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Four military departments are now organized in the territory where these operations were carried on, viz: the departments of the Ohio; of the Missouri, of the Tennessee, and of the Cumberland, and their present military condition will hereafter be noticed.

In the department of North Carolina the successful expedition of Major General Burnside, by the occupation of Roanoke Island, Newbern, and the reduction of Fort Macon, struck a heavy blow; and under a military governor, the honorable Edward Stanley, the protection of the laws has been extended to the loyal inhabitants of that State, and facility afforded for organizing a civil government and casting off the rebel yoke.

In the department of the south active operations have been for a time suspended by the presence of yellow fever and by the death of Major General Mitchell, the late gallant commander of that department. A premature attack upon Charleston, against the orders of the then commanding general, resulted in the failure that was apprehended by him. The capture of Fort Pulaski, by Major General Hunter, has effectually closed the port of Savannah, and the government securely holds Hilton Head and Beaufort. The enemy was forced to abandon the siege of Fort Pickens, and other portions of Florida are in our occupation. A recent expedition along the coast was attended with success, detailed in the report of the general-in-chief.

In the department of the Gulf the operations of Major General Butler have been distinguished by great energy and ability. The occupation of New Orleans and the control of the mouth of the Mississippi have been among the most brilliant and important results of the war.

The period is believed to be not far distant when all the rebel forces will be driven from the banks of the Mississippi, and the navigation of that river rendered secure.

The recent operations in the department of the Missouri are detailed in the report of the general-in-chief. The State of Missouri is believed to be secure against any aggression by the enemy, and in the State of Arkansas the dispersion of the rebel forces will enable the military governor of that State to take proper measures for the restoration of the civil authority of the United States within its borders.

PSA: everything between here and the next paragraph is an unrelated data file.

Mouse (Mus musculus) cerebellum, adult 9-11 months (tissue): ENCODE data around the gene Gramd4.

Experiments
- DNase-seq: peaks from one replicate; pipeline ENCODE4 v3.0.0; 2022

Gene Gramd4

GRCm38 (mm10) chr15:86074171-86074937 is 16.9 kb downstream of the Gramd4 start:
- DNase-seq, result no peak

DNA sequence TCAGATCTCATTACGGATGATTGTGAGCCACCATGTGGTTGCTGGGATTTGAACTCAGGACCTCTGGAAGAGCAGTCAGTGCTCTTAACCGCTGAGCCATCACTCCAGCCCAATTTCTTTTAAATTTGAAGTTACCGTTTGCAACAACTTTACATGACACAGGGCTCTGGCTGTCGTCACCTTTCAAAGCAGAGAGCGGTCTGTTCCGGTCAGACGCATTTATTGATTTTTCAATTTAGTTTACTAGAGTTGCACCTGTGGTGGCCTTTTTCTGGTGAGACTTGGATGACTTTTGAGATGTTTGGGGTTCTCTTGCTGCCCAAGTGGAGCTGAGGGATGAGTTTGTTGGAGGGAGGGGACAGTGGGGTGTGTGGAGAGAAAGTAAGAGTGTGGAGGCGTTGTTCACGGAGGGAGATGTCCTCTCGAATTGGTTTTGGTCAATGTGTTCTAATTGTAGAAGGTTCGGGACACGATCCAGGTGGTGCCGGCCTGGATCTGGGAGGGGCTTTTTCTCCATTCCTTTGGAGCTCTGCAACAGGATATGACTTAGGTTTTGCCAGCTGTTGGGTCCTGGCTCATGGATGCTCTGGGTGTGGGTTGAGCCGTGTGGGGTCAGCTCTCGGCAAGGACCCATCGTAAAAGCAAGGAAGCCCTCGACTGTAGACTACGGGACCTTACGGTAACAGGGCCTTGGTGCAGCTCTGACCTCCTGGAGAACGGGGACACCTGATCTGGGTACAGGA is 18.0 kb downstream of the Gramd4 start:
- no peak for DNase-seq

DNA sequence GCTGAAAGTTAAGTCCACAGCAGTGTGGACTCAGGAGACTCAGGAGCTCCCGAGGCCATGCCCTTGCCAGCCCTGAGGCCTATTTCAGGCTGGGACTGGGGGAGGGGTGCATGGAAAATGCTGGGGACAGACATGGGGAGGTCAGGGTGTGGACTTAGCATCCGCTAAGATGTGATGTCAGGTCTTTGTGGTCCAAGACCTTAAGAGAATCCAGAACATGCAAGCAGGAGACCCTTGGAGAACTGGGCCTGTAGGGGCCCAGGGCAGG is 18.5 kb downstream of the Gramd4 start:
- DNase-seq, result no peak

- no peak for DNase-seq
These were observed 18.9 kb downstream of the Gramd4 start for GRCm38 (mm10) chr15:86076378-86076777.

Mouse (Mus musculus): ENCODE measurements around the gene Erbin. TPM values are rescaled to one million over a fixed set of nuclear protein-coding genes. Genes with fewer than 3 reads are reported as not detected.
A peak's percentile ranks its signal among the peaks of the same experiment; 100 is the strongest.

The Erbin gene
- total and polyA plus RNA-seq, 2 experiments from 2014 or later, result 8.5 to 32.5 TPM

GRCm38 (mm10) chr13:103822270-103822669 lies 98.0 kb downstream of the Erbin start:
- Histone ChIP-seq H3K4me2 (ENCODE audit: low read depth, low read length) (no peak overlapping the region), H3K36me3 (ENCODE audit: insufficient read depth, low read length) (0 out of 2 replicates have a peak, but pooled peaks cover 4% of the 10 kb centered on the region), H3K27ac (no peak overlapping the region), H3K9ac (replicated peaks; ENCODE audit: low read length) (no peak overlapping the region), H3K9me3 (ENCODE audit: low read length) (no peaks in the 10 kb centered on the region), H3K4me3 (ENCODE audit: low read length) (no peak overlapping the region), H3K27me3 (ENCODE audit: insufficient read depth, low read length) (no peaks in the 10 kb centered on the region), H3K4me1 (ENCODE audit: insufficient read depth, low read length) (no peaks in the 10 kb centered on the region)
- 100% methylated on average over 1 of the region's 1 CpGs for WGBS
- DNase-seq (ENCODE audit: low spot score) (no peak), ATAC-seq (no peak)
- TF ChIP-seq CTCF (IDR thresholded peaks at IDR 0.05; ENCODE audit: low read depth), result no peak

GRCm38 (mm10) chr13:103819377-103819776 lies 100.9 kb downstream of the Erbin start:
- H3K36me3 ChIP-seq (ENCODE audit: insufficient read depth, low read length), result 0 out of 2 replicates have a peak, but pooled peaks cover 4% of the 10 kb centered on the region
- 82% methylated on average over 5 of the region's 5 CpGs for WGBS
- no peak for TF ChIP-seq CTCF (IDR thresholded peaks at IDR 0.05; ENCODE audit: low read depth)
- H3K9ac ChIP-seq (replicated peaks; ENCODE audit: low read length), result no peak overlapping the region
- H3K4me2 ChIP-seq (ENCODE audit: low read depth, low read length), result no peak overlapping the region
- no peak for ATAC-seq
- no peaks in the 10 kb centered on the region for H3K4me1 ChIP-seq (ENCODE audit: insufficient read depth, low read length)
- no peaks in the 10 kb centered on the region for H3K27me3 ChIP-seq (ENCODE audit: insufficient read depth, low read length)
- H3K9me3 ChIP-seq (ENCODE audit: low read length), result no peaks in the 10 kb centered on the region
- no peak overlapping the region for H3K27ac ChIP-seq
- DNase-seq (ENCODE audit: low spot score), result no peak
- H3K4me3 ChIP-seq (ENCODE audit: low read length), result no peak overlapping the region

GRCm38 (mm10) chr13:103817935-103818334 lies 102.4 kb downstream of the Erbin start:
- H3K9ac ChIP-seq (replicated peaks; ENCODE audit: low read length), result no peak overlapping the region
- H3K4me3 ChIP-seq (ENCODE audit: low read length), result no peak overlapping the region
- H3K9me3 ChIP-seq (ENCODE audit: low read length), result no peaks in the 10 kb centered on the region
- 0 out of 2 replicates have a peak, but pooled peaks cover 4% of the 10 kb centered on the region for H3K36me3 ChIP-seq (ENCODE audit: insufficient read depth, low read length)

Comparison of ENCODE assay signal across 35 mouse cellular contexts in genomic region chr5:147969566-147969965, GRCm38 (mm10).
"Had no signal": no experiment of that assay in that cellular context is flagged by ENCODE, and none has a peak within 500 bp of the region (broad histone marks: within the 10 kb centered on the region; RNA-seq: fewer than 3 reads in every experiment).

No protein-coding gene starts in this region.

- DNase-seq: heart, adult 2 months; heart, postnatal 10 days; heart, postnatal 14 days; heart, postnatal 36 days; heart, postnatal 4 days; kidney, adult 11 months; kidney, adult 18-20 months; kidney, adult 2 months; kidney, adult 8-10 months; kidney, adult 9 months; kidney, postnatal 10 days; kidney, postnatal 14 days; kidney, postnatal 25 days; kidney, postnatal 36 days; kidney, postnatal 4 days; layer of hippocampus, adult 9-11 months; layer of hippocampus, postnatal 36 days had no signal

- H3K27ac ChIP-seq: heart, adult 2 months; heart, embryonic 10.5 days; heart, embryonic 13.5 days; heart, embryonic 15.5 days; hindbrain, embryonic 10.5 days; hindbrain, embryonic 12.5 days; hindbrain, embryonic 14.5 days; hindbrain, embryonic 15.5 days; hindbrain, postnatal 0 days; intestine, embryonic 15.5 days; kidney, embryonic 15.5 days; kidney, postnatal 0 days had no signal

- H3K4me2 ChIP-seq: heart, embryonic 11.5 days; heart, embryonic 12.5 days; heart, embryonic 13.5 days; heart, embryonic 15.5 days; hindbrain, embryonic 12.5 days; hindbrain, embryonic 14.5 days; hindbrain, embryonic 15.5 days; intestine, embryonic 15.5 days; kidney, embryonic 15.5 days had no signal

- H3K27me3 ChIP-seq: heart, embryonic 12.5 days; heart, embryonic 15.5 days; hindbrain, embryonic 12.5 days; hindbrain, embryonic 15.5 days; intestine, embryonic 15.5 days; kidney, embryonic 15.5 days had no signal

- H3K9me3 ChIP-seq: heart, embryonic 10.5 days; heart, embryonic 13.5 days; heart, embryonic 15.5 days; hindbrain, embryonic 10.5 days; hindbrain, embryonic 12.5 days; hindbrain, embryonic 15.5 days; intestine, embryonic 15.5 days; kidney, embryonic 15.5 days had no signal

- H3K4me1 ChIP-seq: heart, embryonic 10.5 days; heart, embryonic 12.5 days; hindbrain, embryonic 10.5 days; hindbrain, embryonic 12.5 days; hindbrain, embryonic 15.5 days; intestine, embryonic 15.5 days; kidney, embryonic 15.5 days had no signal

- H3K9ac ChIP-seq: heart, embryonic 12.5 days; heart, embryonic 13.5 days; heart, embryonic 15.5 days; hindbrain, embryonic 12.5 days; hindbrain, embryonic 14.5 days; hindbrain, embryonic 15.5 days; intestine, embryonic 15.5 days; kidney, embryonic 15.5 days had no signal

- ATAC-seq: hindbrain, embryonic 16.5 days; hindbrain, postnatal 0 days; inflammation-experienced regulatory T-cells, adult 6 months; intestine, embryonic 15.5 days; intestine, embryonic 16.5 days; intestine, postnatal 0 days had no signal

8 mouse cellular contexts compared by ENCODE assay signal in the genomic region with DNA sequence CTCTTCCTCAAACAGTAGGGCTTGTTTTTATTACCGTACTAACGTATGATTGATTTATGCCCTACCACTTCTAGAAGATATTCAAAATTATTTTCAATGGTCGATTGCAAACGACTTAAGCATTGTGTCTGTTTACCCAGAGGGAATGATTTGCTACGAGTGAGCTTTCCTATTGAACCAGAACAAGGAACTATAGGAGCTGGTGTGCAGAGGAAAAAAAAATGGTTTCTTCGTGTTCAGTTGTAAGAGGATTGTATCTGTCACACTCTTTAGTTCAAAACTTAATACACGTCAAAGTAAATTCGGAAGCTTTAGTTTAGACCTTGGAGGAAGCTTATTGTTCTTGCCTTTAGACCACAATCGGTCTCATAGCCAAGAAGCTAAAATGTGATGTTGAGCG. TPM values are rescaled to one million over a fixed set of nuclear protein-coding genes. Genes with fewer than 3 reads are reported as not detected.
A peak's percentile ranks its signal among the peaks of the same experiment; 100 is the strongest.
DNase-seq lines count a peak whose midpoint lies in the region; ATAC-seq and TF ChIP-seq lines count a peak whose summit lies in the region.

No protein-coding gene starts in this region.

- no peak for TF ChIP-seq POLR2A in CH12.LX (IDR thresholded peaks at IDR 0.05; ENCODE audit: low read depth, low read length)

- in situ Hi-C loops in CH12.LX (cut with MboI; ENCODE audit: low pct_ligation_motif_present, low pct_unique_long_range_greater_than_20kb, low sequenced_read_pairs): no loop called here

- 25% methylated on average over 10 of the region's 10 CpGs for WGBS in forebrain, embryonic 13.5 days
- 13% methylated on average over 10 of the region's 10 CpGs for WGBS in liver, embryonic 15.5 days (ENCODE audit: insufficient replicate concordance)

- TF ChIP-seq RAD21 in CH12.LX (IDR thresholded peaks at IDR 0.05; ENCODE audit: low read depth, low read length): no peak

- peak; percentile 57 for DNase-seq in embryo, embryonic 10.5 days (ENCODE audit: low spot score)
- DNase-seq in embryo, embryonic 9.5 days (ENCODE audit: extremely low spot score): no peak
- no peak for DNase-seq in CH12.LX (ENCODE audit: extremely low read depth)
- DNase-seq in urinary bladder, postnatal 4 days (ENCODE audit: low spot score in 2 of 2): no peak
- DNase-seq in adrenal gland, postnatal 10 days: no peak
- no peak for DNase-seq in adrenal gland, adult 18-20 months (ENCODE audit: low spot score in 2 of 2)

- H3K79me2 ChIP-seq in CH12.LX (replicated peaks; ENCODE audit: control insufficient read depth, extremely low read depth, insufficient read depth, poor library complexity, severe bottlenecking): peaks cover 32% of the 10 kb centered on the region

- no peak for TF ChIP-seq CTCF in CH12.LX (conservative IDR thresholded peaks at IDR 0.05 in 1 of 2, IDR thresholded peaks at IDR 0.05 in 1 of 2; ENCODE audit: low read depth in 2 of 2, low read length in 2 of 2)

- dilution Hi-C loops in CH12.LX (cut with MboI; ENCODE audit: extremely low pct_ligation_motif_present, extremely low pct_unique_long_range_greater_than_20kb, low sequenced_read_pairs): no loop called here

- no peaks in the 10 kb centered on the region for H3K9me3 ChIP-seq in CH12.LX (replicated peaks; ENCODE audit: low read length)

The department of the northwest, embracing the States of Iowa, Minnesota, Wisconsin, and the Territory of Dakota, was organized for the emergency occasioned by an Indian outbreak, and placed under command of Major General John Pope. The Indian hostilities have been suppressed, and further trouble from that source is not apprehended. Such force as may be deemed requisite by the military authorities will be held in readiness for any sudden necessity. The Indian hostilities in Minnesota, by whomsoever instigated, seem to have been accompanied with more than usual cruelty and outrage. Heavy losses in property are said to have been endured by the inhabitants, and application has been made to this department for compensation. As it has no funds applicable to that purpose, nor authority to assess the damages, the subject will require congressional action. Three hundred captured Indians have been tried by court-martial, and their sentence of death is now under your consideration.

The rebels under Sibley were driven from the department of New Mexico by General Canby, and the force in that department, now under command of General Carleton, will be able to protect the inhabitants of that remote Territory.

The department of the Pacific has been free from any of the calamities occasioned by the rebellion; but an earnest and deep sympathy has been manifested by the loyal citizens of the Pacific States in support of the Union cause. Volunteers have come forward to fill the ranks of the army, and, with unparalleled liberality, large sums of money have been transmitted by humane and loyal citizens of California for the relief of our sick and wounded soldiers. The patriotic loyalty of our brethren on the Pacific, thus humanely exhibited, evinces their estimate of the value of the Union, and their willingness to share the burden of maintaining it from sea to sea.

In the department of the Ohio the invasion of Kentucky by General Bragg, the terrible battle of Perrysville, and the escape of Bragg's army, were events that pressed heavily upon the government, and moved deeply the hearts of the people, especially in the western States. These events are about to undergo investigation, and when the causes to which they are attributable are judicially ascertained they will be laid before you for your action. Recent events prove that whatever hold the spirit of rebellion may once have had in Kentucky it is now to be reckoned as a State loyal and steadfast to the Union.

The department of the Tennessee is now under command of Major General Grant. The principal operations in that department have already been alluded to, and are detailed in the report of the generalin-chief. Their importance cannot be over-estimated. The occupation of Memphis-next to New Orleans, the principal mart on the Mississippi-and the wise and vigorous measures of Major General Sherman, commanding there, have opened a market for cotton and other southern products, the beneficial effects of which are already felt in the reviving commerce of the country.